tral Conference of American
Rabbis and the Synagogue
Council of America, on current
malpractices in industry. For
example, in 1923 the tljree re
ligious groups issued jointly a
statement condemning the 12
hour working day in industry
in 1931, a statement that urg
ed "immediate and adequate
appropriations" for public
works, a shorter work week,
social insurance and coopera
tive planning, and deplored
Immediately following the
issuance of the latter state
ment a Conference on Per
manent Preventives of Unem
ployment was sponsored in
Washington by the three na
tional religious organizations.
Over 400 delegates from 23
states attended. Participating
were federal officials from the
Departments of Labor and Com
merce and the President’s Emer-
gency committee on Employ
ment, officials of labor unions,
social workers, and professors
of sociology and economics. A
delegation waited upon presi
dent Hoover at the White
House advising him of the pur
pose of the conference and the
deep concern of the Churches
in the problem of discovering
a permanent preventive of un
Similar statements, released
either by the Department it
self or jointly with other re
ligious groups, have been is
sued from 1919 to the present
time. The most recent include
an analysis of the Taft-Hartley
Law issued by the Social Ac
tion Department at the time the
law was passed, and statements
on the Taft-Ellender-Wagner
Bill, the Labor -Extension Bill,
and the Fair l^bor Standards
Act. Annually the Department
issues a I^abor Day Statement
which, besides having a wide
distribution through the regu
lar channels, receives excel
lent coverage in the secular as
well as the Catholic press.
One of the chief aims of the
Social Action Department is
the interpretation and spread
of Catholic social teaching in
industry. It was with this aim
in view that the Department in
1922 organized and now helps
to conduct the Catholic Confer
ence on Industrial Problems,
the general objectives of which
have been the diffusion of Ca
tholic social teaching and the
application of the same to
American industrial relations.
From the beginning it was
decided that the new organi
zation should not take and de
fend positions on specific and
controverted questions such
as those connected with strikes,
labor injunctions, minimum
wage laws—but rather should
confine itself to study and
discussion of those particular
problems. Thus its constitution
forbids the taking of a vote
on any question of industrial
policy. Yet, at every meeting of
the Conference, the most con
troverted problems receive
adequate treatment.
More than 100 meetings of
the C.C.I.P. have been held
since 1922 in approximately
60 dioceses. Some dioceses have
sponsored as many as six sep
arate meetings over a period of
It is difficult to measure the
tangible results of the work
of the C.C.I.P, during the past
Yep-With Ostriches!
Momentous Invitation
Telling His disciples the parable of the Mar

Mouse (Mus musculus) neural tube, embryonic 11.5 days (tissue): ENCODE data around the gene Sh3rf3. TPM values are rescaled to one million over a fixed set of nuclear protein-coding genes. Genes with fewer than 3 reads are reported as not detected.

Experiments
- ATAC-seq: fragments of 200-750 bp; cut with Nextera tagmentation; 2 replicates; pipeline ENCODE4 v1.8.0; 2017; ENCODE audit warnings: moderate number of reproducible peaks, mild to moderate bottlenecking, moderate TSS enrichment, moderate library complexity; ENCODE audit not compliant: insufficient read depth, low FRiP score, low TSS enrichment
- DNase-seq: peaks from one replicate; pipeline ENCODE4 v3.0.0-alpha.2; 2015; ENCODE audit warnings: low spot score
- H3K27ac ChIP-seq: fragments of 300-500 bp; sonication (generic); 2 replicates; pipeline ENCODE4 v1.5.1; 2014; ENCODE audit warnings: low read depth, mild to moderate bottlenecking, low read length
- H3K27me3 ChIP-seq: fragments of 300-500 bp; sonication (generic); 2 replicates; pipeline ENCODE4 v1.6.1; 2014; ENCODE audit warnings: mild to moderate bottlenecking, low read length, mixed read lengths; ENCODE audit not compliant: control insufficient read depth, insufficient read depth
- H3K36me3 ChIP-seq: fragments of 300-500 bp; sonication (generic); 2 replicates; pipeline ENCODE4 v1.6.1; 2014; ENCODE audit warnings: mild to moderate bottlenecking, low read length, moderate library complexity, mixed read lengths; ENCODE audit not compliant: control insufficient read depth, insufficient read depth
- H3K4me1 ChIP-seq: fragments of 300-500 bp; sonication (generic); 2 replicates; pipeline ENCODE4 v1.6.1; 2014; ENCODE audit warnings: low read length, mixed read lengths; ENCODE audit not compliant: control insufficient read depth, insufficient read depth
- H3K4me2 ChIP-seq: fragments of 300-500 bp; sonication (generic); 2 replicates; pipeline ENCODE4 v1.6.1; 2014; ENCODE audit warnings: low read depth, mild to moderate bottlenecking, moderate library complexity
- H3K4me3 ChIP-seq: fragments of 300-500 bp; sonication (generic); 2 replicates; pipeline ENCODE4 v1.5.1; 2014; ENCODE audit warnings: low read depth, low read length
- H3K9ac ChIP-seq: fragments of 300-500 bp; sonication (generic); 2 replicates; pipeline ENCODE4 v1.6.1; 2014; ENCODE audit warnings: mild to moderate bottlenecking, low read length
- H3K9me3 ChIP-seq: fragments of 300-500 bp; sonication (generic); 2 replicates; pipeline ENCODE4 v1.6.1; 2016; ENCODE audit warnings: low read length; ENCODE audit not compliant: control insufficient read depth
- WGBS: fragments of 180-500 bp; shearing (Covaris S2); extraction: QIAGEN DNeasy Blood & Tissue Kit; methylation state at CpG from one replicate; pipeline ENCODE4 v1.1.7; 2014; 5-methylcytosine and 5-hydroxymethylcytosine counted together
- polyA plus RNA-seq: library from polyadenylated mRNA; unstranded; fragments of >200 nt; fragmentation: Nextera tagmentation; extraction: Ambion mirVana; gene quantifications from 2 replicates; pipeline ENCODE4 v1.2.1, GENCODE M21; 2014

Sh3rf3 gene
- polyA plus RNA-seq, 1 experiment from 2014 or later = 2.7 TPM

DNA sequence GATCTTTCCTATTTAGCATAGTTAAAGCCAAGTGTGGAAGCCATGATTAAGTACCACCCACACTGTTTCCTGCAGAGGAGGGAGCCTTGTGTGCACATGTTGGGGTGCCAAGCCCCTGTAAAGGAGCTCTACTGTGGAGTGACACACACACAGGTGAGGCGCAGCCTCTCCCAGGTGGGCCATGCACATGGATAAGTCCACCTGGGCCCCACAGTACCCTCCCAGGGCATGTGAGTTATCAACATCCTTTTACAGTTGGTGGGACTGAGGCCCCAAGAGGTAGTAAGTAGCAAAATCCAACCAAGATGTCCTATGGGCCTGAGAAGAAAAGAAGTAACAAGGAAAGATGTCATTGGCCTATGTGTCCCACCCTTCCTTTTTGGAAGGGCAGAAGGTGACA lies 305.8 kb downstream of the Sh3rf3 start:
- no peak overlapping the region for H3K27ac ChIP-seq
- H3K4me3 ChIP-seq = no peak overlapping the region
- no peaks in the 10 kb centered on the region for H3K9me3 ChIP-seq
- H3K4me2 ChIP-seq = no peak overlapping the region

riage feast which the guests for whom the king
had provided it refused to attend,, Christ was
plainly revealing what would soon be a sad
fact—that the people among whom He was
preaching would reject His invitation to par
take of the bounty provided by His Father.
And He was conveying the further prophecy,
borne out down the years, to this very day, that
many of those called to be followers of Christ
would refuse to heed the appeals and warnings
issued in His name by His Church.
Material interests, such as their farms and
their business affairs, seemed more important
to the invited guests than the feast which had
heen prepared for them, the parable explained
and it is still concern for things of the world,
such as wealth, power, pleasure, that prevents
men from recognizing the importance of the
summons so urgently pressed upon them to come
to the spiritual banquet of divine enlightenment
and guidance. Some, indeed, are so infatuated
with their material interests that they grow
angry when reminded that things spiritual are
nf greater momen} the counterparts of those
in the parable who killed the kings servants,
because they annoyed them by insisting that
they come to the feast, are found today perse
cuting and murdering the representatives of
Father Healey’s
Q. Is there a St. Kevin? Sa
A. St. Kevin, whose feast day
is June 3rd, was an abbot of the
monastery of Glendalough
which he founded. He was of
an Irish noble family of the
seventh century and is one of
the patron saints of Dublin. Sa
bina would be the feminine
form of the name of St. Sa
binus. There are several saints
of that name: One a friend of
Sf. Ambrose (December 11th)
was a bishop of Piacenza in
Italy. Another in the next
(fifth) century was a disciple
of St. Germanus. His feast day
is July 11th. Another was bish
op of Canusium in southern
Italy in the sixth century, serv
ing there for fifty-two years
as bishop. His feast day is Feb
ruary 9th.
Q. After space has been con
conquered and there is a large
Catholic population on many
other planets won’t there have
to be Vicars of Christ (popes)
on those planets?
A. No. Many times in the his
tory of the Church communica
tion between the Holy Father
and mission territories has
been difficult and slow. The or
dinary administration of such